{ font: $(body.font); color: $(body.text.color); background: $(body.background); padding: opx; $(body.background.override) } expr:class='"loading" + data:blog.mobileClass'>

Wednesday, December 17, 2014

Christmas Traditions - Stockings

Generic 1960's Christmas Tree
Every family has it's own Christmas traditions and our family was no exception.  

During the 60's and 70's when I grew up, our parents would set up a TV tray for Santa, on which we left cookies and milk.  Then, they would shoo us all into bed telling us that Santa wouldn't come if we were awake.  

I think my father was more excited than we were, as he would call us all down early in the morning, to tell us 'hurry up!  Santa had come!'  I remember scrambling down the 1/2 spiral staircase and looking out the window of our front door to see if I could see Santa's footprints or some clue to tell if he had really come.  I also don't recall ever not having a lot of snow on the ground.  In my mind, I can envision the endless white town looking through the glass panes.

Our family's tradition began with an orderly moment of being given our Christmas stockings.  In each stocking, contained an orange or two, an apple, various shelled nuts and a small toy such as Jax, or playing cards, or a small toy and some hard Christmas candies.  I don't remember any of us kids ever actually eating the fruit, because after that, all hell would break loose, as Dad sat in front of the tree, doling out our gifts.  Dad would sometimes hand them to us, sometimes toss them - always laughing.  We would tear them open, complete with sound effects, "oooohhh"  and "aaaahhh" and "yay!"......I miss my Papa.

It was always fun to see from whom we received our gifts, as my parents would make up funny (silly) gift tags indicating  our presents were from various famous people, and each one would have a personal meaning, or they would only have a purpose of being funny.  We would laugh a lot. For instance, our gift tags would read something like:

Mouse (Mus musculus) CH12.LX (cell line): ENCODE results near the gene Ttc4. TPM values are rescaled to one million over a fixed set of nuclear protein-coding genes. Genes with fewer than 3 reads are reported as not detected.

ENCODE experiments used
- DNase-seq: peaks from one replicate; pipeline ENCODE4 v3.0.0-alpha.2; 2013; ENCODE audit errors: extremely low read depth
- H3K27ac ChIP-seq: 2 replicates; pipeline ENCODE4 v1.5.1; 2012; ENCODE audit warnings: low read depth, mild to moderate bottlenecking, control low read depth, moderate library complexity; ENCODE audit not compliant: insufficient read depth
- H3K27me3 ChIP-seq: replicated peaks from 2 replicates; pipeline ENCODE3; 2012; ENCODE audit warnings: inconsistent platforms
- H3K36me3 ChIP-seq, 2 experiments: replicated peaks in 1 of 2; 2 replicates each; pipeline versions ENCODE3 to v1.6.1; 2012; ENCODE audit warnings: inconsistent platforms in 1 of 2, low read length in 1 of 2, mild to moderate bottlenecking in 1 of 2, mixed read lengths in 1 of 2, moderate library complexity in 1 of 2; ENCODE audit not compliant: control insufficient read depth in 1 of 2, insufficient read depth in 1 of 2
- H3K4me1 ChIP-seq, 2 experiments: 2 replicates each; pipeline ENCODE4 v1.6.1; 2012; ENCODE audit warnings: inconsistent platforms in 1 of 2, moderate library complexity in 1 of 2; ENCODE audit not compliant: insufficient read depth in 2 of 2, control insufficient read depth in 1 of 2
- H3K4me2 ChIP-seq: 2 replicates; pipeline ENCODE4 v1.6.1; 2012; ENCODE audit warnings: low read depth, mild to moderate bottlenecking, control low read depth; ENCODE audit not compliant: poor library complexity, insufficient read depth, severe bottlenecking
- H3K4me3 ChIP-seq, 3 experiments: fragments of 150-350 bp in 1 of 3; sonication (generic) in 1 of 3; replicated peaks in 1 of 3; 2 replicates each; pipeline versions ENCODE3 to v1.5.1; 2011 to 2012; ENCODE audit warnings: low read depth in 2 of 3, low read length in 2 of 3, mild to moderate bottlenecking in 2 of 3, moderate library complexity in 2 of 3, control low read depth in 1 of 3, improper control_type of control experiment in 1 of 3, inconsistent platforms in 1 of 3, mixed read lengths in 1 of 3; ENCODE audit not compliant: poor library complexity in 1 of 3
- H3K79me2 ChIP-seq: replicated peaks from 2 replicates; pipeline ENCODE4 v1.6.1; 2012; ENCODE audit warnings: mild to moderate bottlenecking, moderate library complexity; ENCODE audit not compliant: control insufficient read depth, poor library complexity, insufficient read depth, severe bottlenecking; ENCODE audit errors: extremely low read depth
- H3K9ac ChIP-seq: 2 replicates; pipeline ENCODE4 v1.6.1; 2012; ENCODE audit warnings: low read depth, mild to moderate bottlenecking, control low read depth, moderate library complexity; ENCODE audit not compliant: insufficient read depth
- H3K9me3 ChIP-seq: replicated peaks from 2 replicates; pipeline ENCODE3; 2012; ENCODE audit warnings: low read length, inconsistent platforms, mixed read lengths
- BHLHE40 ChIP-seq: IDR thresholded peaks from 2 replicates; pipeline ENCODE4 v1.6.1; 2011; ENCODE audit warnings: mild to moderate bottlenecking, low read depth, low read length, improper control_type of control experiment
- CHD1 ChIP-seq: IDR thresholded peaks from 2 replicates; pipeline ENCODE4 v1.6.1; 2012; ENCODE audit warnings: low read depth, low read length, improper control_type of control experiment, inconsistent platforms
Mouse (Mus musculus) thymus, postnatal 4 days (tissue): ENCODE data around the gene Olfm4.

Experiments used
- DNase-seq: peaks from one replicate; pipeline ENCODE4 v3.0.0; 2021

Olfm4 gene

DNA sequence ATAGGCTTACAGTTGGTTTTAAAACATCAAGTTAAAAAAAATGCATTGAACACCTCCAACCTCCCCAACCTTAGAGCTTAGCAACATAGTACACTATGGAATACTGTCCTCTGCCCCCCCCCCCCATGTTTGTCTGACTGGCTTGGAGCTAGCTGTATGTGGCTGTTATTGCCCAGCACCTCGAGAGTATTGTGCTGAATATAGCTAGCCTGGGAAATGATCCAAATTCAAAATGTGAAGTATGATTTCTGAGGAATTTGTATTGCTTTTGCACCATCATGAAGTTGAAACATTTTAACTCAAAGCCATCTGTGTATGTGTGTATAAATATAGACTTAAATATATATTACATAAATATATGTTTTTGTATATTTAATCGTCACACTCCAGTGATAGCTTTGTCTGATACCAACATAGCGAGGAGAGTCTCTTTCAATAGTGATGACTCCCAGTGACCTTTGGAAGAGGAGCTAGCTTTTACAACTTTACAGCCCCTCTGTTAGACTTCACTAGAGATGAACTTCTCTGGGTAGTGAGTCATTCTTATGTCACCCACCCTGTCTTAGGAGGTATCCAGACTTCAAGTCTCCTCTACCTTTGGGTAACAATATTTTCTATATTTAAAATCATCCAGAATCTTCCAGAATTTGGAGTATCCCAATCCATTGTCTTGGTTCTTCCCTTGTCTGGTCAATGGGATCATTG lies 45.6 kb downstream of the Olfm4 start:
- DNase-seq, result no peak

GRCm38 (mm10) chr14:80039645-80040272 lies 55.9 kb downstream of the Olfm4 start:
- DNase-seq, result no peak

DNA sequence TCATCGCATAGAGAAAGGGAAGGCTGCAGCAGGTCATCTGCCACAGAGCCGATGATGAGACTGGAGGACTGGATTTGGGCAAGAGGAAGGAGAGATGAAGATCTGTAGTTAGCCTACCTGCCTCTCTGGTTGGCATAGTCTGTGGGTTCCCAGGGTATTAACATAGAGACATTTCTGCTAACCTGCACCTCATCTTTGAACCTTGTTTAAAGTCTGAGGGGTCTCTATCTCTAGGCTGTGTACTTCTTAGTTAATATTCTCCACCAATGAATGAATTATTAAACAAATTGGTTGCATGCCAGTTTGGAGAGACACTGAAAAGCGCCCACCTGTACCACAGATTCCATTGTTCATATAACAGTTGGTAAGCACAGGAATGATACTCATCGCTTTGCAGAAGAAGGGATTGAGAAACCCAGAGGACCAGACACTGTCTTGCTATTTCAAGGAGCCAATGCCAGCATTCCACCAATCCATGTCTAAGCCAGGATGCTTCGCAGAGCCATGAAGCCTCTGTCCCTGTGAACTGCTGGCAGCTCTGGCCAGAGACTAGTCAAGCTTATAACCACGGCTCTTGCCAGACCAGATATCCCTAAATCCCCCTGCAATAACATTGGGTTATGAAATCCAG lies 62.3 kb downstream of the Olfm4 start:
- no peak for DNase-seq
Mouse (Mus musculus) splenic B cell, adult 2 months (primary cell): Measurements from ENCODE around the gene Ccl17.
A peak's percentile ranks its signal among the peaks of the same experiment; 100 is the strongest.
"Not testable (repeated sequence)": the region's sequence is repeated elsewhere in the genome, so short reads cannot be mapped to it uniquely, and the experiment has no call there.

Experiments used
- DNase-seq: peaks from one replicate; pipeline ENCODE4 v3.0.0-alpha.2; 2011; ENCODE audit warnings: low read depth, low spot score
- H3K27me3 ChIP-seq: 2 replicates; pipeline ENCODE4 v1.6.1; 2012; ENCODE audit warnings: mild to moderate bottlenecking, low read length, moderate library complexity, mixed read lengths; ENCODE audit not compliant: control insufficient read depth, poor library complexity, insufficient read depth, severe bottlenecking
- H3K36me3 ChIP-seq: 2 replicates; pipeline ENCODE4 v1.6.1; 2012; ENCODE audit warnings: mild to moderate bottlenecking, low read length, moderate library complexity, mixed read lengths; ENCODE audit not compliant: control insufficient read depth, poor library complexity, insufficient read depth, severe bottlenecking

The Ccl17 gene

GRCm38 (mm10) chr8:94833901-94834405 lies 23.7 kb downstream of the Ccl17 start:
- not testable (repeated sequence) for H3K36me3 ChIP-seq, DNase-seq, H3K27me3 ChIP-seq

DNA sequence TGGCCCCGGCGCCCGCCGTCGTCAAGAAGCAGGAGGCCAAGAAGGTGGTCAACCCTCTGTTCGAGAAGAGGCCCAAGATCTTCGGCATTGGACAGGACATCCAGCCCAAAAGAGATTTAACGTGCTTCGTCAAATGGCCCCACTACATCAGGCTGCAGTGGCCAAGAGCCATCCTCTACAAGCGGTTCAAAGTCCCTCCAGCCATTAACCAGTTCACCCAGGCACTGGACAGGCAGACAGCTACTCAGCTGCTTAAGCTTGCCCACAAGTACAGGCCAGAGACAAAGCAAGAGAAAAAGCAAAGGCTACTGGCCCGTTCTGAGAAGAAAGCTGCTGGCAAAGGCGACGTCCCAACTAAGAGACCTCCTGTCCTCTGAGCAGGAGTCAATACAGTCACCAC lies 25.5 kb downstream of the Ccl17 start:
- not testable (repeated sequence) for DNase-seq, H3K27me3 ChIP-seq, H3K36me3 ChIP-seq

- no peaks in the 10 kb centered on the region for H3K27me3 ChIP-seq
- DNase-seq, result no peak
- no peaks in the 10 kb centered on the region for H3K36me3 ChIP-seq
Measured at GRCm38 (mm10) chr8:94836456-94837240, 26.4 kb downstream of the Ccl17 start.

To: David
From: Cheech and Chong

To: Diana
From: Paul McCartney

To: Denise
From: Flip Wilson

To: Donald
From: Larry, Moe and Curley

Thinking back, and realizing that my parents never had a lot of money, but they sure made every effort to make our Christmas a special occasion.  And they never failed.

Today, I was curious if other children had received similar Christmas stockings and wondered from where my parents had found this idea.  

I discovered this interesting explanation of the fruits and nuts in a stocking tradition, from brookhavenmarket.com: 

"In doing ... research it appears the custom actually began in the 1880s with the advent of the cross continental railway system.  By the twentieth century, Santa Claus, working with the local seasonal availability of fresh oranges around winter time, made it possible for most American children to get a fresh orange, tangerine or Clementine at the bottom of their stocking on Christmas."

"OK, so that explains part of the tradition, but just where did the idea of putting fruit in a stocking originate?  For that answer we need to go back a bit further to St. Nicholas, the precursor of jolly old Santa.  Born in a village on the shore of what is now part of Turkey, he inherited a fortune but spent his life helping the poor and the persecuted, and eventually became a bishop in the new Christian church.  

Three Impoverished Maidens or 
The Story of The Dowries
As the story goes, Bishop Nicholas learned of a poor man with three daughters who had no dowries and hence could not find suitors to marry them.  The next night Nicholas returned and tossed three bags of gold for the daughters' dowries through the chimney, which happened to land in the stockings of the three maidens which they had hung to dry in front of the fireplace.  The bags of gold turned into balls of gold which are now symbolized by oranges.  Bishop Nicholas is often portrayed in pictures wearing the red ceremonial robes and miter (or headdress) and holding the staff of a bishop, as well as holding three gold balls, gold coins, or pieces of fruit."